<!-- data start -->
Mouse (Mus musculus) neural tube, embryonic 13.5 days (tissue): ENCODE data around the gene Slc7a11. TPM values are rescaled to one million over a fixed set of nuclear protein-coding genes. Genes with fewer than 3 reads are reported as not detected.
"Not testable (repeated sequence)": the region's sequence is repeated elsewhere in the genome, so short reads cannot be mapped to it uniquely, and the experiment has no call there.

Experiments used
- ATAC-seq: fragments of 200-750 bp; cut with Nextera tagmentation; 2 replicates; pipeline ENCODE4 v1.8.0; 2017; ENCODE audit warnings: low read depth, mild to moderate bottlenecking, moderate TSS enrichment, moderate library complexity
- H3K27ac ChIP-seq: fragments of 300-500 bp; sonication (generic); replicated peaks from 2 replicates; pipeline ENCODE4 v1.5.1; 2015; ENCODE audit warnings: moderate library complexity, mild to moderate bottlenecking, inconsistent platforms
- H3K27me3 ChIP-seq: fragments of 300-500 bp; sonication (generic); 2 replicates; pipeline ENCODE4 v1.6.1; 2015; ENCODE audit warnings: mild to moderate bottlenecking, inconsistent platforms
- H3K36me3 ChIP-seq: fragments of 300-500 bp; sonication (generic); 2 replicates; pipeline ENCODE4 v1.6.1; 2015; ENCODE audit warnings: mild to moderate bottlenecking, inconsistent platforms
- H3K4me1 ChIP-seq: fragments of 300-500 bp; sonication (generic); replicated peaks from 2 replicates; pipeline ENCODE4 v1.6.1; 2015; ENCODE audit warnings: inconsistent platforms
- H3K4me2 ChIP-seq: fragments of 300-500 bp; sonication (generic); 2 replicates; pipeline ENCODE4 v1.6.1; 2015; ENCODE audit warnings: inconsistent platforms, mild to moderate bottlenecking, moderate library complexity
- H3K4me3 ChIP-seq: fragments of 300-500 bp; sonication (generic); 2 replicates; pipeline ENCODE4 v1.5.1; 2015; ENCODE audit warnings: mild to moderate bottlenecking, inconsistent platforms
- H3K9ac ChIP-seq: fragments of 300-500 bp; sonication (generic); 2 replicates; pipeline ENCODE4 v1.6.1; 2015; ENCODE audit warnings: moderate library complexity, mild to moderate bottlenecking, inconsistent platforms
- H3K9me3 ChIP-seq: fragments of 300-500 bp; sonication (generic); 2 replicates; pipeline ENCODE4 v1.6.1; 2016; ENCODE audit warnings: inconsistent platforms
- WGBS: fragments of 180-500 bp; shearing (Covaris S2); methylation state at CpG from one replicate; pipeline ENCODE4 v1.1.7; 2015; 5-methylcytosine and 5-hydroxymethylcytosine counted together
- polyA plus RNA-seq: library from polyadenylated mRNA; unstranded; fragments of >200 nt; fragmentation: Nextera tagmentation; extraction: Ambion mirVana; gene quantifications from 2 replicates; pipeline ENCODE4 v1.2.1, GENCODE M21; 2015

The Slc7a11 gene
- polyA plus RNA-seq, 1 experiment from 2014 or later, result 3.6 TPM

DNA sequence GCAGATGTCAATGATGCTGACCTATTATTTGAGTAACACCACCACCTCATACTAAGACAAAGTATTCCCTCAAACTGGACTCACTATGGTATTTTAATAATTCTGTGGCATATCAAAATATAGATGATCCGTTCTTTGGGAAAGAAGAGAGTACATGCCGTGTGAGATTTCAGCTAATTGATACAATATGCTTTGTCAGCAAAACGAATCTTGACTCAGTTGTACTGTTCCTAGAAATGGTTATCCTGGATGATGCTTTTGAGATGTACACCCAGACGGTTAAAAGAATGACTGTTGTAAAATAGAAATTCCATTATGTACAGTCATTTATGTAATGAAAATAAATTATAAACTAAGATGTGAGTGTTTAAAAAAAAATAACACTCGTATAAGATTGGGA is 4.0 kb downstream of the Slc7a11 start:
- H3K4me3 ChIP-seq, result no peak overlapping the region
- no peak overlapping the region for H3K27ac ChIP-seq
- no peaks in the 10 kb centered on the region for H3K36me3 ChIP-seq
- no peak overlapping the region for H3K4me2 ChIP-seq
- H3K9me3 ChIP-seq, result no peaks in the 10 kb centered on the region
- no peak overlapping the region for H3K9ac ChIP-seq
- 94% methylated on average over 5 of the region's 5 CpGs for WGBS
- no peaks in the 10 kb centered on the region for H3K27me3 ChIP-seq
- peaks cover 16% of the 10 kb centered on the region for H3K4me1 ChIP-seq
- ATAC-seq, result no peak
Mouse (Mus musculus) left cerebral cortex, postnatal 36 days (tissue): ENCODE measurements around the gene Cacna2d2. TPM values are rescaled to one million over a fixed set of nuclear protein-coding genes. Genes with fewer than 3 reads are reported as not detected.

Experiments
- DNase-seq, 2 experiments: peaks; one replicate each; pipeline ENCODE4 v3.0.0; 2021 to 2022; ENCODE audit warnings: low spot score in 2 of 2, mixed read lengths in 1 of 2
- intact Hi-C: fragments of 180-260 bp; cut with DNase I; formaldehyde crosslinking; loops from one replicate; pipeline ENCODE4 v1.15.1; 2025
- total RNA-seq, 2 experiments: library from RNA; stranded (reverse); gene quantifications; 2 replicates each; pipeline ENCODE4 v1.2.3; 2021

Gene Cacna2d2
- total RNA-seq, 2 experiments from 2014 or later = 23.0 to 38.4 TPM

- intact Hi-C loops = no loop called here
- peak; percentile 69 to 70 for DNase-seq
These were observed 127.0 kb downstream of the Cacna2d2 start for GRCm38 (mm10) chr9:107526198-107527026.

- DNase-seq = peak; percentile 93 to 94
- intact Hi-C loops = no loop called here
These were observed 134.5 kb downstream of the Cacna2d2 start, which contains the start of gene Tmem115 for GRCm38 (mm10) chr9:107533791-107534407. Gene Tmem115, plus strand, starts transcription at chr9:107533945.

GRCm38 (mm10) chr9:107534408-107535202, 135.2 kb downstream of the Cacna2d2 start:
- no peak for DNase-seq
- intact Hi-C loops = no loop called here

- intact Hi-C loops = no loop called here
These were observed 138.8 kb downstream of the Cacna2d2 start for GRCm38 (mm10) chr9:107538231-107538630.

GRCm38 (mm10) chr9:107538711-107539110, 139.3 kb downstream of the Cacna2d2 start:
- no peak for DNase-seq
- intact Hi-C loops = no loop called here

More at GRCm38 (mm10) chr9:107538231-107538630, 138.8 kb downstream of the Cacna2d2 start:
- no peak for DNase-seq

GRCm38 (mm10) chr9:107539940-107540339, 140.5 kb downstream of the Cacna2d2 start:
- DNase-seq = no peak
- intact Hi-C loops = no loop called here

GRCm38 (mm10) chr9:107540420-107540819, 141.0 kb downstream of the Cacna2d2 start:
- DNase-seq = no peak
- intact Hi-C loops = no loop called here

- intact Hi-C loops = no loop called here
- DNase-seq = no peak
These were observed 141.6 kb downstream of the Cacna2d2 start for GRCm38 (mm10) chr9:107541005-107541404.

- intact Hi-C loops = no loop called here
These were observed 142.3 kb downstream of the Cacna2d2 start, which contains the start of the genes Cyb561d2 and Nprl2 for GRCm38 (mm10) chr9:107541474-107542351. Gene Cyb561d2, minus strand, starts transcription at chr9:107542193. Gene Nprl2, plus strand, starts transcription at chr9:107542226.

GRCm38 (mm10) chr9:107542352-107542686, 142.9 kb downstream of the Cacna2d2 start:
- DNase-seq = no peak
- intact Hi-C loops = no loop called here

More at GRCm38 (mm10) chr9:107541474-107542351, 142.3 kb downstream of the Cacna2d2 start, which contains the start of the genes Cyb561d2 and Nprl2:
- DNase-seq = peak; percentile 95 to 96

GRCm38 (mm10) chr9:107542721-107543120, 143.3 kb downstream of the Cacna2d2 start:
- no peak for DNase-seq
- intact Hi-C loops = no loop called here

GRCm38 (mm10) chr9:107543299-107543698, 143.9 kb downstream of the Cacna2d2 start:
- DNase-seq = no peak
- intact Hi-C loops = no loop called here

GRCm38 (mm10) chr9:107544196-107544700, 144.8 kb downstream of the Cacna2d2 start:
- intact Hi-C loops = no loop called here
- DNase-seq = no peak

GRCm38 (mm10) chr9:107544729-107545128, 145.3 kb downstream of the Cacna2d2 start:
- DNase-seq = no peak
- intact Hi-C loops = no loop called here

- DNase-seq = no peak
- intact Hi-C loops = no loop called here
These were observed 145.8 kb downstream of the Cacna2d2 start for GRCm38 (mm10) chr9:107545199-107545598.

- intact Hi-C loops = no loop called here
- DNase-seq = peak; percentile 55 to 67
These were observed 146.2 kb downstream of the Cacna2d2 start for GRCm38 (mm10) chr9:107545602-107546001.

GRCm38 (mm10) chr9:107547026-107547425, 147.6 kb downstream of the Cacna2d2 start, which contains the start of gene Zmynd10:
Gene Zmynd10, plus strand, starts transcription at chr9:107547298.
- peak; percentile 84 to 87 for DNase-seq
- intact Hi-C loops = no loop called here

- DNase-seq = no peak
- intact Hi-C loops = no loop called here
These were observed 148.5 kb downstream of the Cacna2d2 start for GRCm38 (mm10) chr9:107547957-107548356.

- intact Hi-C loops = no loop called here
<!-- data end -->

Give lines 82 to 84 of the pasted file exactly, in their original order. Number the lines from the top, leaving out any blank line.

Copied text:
- intact Hi-C loops = no loop called here
- DNase-seq = peak; percentile 55 to 67
These were observed 146.2 kb downstream of the Cacna2d2 start for GRCm38 (mm10) chr9:107545602-107546001.